Top UN court tells Israel to prevent genocide in Gaza, but doesn't order ceasefire
The International Court of Justice on Friday ordered Israel to take urgent action to prevent genocide in Gaza, but it stopped short of ordering the Israeli military to halt its offensive in the enclave completely.
The big picture: The ICJ, known as the World Court, also ordered Israel to allow more humanitarian aid into Gaza, take effective measures to prevent and punish incitement to genocide and submit a report to the court within a month on what actions it has taken to comply with the order.
- The decision was only on the request from South Africa, which brought the case, for provisional measures, not the merits of the genocide charge.
What they're saying: South Africa and the Palestinian government welcomed the order.
- Riyadh al-Maliki, Palestinian minister of foreign affairs, called the decision a "significant order" in a statement.
- "The ICJ ruling is an important reminder that no state is above the law or beyond the reach of justice," he added. "It breaks Israel's entrenched culture of criminality and impunity, which has characterized its decades-long occupation, dispossession, persecution and apartheid in Palestine."
South Africa in a statement called the decision "a decisive victory for the international rule of law and a significant milestone in the search for justice for the Palestinian people."
- "There is no credible basis for Israel to continue to claim that its military actions are in full compliance with international law, including the Genocide Convention, having regard to the Court's ruling," the statement said.
- South African Foreign Minister Naledi Pandor added: "If you read the order, by implication a ceasefire must happen."
- "How do you provide aid and water without a ceasefire?" Pandor said.
Israeli Prime Minister Benjamin Netanyahu said in a statement after the ruling that "Israel's commitment to international law is unwavering. Equally unwavering is our sacred commitment to continue to defend our country and defend our people."
- "The vile attempt to deny Israel this fundamental right is blatant discrimination against the Jewish state, and it was justly rejected," he added.
- Netanyahu also said Israel would "continue to facilitate humanitarian assistance, and to do our utmost to keep civilians out of harm's way."
The U.S. said the court's "consistent with our view that Israel has the right to take action to ensure the terrorist attacks."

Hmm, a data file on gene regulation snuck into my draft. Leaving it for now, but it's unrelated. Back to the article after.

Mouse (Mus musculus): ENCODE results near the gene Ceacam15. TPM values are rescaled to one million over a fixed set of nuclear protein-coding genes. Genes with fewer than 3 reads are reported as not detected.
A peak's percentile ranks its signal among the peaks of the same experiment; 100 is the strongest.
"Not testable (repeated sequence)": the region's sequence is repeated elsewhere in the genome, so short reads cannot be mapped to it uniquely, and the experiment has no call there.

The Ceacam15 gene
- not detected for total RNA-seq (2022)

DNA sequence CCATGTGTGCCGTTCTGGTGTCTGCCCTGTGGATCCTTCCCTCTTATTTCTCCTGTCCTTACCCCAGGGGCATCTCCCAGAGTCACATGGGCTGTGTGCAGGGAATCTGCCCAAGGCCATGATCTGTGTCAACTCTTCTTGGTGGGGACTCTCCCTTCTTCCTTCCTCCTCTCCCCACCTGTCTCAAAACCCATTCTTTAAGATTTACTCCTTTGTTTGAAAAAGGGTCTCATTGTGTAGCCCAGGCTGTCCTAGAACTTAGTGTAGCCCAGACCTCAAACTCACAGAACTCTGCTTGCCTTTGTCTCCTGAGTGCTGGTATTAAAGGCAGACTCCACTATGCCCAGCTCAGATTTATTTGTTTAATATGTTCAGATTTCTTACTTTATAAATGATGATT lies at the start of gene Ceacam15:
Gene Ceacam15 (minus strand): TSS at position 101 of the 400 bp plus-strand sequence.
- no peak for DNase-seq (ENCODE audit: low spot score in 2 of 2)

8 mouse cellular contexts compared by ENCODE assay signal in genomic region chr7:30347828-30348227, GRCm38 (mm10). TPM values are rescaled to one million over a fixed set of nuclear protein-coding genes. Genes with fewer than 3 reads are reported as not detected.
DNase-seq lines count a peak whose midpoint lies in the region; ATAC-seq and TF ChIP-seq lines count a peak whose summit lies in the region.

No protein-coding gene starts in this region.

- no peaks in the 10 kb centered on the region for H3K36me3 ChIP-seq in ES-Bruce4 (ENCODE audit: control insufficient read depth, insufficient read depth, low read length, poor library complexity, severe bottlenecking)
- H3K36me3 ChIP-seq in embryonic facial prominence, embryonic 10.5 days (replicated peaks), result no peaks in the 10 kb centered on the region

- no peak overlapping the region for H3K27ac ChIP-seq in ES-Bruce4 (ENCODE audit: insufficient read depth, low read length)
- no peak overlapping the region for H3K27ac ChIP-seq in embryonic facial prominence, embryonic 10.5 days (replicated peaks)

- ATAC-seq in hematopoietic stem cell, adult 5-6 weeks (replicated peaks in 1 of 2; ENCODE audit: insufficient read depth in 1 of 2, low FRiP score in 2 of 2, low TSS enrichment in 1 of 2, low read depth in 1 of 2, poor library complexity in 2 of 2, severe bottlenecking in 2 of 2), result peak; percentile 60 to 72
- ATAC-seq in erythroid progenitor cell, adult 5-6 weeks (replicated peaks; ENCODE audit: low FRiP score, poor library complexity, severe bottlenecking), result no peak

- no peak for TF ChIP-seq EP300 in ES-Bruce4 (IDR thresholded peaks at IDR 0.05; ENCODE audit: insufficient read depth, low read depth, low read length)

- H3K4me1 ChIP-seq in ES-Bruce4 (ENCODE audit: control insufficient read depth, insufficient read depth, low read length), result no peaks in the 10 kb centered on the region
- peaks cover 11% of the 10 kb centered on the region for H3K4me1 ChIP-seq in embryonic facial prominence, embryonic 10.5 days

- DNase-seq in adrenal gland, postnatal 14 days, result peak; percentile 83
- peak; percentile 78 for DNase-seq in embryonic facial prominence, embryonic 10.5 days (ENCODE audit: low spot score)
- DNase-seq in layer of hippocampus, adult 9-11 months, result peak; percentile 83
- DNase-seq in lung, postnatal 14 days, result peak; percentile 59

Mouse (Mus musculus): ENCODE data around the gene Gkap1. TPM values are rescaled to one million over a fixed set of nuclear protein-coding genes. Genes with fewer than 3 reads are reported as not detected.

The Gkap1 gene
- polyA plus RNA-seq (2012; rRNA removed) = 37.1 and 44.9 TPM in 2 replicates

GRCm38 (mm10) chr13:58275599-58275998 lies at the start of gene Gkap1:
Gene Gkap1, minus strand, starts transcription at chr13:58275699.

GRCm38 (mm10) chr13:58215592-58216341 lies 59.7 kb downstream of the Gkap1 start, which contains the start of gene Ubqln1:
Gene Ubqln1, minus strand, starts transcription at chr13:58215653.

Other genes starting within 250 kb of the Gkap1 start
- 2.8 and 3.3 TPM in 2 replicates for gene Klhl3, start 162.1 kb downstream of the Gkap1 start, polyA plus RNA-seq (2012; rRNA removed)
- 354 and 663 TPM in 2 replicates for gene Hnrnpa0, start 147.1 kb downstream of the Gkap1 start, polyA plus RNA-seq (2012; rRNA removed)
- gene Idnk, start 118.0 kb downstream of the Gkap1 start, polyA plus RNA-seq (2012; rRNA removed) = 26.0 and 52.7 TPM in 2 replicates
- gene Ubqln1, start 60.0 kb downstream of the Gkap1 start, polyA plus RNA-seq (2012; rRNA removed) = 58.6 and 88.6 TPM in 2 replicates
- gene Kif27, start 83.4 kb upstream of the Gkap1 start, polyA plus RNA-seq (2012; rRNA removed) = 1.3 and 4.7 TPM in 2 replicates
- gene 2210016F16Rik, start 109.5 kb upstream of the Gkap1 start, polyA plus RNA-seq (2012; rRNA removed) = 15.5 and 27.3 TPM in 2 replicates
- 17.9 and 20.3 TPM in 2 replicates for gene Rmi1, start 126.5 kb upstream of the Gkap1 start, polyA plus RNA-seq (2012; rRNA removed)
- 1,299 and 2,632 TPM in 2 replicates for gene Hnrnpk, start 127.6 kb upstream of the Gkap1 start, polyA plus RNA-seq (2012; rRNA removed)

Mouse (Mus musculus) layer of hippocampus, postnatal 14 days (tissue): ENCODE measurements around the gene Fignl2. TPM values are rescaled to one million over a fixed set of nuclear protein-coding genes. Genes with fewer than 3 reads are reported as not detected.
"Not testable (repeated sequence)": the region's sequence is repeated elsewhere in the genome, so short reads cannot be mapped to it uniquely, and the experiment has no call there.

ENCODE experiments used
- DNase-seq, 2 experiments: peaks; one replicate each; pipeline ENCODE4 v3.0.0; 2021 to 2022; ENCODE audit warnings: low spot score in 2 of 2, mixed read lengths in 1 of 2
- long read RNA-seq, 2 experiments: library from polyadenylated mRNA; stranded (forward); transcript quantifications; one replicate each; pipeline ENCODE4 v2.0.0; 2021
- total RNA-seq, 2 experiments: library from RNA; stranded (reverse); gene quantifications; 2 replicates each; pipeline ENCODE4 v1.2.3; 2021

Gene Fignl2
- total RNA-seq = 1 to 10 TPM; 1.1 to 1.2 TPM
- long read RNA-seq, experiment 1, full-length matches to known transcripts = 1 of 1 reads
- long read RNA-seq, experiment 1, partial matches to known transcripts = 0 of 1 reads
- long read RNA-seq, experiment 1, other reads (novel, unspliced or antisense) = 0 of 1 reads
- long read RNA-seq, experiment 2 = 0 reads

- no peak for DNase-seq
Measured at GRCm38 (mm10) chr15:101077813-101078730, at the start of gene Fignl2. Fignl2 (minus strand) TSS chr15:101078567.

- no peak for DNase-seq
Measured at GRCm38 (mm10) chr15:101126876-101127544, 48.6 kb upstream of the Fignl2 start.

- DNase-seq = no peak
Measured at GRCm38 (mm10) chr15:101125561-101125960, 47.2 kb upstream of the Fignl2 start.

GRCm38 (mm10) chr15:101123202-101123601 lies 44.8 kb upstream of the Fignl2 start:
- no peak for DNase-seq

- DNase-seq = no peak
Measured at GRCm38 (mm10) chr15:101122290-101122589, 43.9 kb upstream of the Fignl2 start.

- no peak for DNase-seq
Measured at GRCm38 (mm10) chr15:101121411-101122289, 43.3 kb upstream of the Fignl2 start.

- "We have consistently made clear that Israel must take all possible steps to minimize civilian harm, increase the flow of humanitarian assistance, and address dehumanizing rhetoric," a State Department spokesperson added.
Catch up quick: South Africa in late December filed a case at the ICJ accusing Israel of violating its obligations under the 1948 Genocide Convention.
- The court held two days of hearings earlier this month specifically on South Africa's request for the court to issue urgent provisional measures while the case makes its way through the court, which is expected to take years.
South Africa argued the growing civilian death toll, mass displacement and destruction in Gaza, and conditions the offensive created in the enclave amounted to genocide.
- More than 26,000 Palestinians — the vast majority women and children — have been killed since the war began, according to the Ministry of Health in Hamas-run Gaza. More than 1.9 million people have been displaced, per the UN.
- The UN has warned that the risk of famine in the Strip is growing every day.
Israel rejected the case, calling South Africa's accusations "grossly distorted."
- Its legal team said Israel is defending itself against Hamas, which killed more than 1,200 people, mostly civilians, and took 250 others hostage in the Oct. 7 terrorist attack.
- Israel has vowed to destroy Hamas and bring all the remaining hostages being held in Gaza home.
What to watch: It's unclear if Israel will comply with Friday's order. The ICJ has no real enforcement powers.
- Russia ignored the court's order in 2022 to halt its invasion of Ukraine.
Editor's note: This story has been updated with additional details throughout.